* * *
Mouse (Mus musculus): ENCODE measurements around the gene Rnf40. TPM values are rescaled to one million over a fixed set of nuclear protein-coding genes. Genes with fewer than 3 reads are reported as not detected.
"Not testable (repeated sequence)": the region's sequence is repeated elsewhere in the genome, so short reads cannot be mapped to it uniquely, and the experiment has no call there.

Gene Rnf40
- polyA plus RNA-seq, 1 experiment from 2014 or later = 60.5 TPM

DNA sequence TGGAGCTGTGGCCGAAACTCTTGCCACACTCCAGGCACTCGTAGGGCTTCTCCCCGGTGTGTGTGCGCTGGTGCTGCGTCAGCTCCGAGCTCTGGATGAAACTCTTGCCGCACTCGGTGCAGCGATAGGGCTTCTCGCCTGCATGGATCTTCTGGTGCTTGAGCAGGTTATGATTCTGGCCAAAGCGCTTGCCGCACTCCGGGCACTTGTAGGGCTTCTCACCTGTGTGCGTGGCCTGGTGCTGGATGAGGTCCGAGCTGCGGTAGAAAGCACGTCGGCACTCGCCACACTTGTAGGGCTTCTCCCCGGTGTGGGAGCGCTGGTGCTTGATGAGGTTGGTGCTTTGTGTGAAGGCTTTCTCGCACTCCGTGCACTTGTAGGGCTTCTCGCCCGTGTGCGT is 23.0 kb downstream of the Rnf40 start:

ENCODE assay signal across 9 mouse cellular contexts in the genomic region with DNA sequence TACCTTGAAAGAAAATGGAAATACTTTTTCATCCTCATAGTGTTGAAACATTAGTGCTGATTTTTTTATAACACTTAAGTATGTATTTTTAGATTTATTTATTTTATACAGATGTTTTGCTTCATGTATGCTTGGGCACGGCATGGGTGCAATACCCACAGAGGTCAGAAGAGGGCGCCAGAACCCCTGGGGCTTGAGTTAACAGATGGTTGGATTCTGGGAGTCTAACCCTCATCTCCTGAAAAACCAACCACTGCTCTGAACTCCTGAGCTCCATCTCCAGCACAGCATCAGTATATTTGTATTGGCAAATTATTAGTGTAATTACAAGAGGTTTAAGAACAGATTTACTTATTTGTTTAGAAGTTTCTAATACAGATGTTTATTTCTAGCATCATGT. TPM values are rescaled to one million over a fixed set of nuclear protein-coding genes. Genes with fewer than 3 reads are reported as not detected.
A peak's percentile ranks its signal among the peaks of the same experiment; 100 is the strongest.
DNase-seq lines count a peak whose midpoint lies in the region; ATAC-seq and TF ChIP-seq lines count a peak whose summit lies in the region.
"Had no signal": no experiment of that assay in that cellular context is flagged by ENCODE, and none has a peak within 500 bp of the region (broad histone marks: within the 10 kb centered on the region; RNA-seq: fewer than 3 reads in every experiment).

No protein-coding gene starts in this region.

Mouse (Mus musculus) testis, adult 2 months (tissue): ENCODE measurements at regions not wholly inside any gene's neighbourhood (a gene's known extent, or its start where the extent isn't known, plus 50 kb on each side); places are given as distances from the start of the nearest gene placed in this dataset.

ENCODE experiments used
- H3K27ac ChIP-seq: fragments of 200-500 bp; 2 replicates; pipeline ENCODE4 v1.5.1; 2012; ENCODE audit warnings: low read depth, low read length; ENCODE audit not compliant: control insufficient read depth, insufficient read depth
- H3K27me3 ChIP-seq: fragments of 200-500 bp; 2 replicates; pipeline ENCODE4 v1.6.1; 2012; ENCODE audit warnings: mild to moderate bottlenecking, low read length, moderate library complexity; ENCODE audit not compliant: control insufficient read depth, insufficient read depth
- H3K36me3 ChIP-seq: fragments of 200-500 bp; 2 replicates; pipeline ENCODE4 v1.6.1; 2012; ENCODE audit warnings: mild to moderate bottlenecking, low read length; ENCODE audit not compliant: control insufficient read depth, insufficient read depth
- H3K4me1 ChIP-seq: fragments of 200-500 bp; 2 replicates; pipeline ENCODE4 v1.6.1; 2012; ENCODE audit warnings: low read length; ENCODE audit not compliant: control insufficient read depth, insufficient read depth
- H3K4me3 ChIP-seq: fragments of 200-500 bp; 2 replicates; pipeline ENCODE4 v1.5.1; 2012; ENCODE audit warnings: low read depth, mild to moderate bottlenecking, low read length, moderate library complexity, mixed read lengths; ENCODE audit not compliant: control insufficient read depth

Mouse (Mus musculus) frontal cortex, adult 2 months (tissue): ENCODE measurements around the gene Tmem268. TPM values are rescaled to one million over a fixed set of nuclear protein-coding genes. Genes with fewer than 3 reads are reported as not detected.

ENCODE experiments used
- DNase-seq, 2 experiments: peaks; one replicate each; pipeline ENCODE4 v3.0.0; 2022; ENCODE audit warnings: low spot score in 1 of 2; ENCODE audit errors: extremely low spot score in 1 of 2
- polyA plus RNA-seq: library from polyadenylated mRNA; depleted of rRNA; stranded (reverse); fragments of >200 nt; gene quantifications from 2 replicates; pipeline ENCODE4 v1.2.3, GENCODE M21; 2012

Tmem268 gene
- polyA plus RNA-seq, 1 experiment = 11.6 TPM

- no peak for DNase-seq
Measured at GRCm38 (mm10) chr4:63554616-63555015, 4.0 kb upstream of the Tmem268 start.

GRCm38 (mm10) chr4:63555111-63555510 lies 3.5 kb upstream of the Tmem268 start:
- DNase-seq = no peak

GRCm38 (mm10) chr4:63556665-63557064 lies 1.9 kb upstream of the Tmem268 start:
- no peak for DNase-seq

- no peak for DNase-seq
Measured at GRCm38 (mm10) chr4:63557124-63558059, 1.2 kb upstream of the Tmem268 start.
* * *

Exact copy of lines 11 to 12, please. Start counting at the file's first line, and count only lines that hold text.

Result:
Mouse (Mus musculus) testis, adult 2 months (tissue): ENCODE measurements at regions not wholly inside any gene's neighbourhood (a gene's known extent, or its start where the extent isn't known, plus 50 kb on each side); places are given as distances from the start of the nearest gene placed in this dataset.

ENCODE experiments used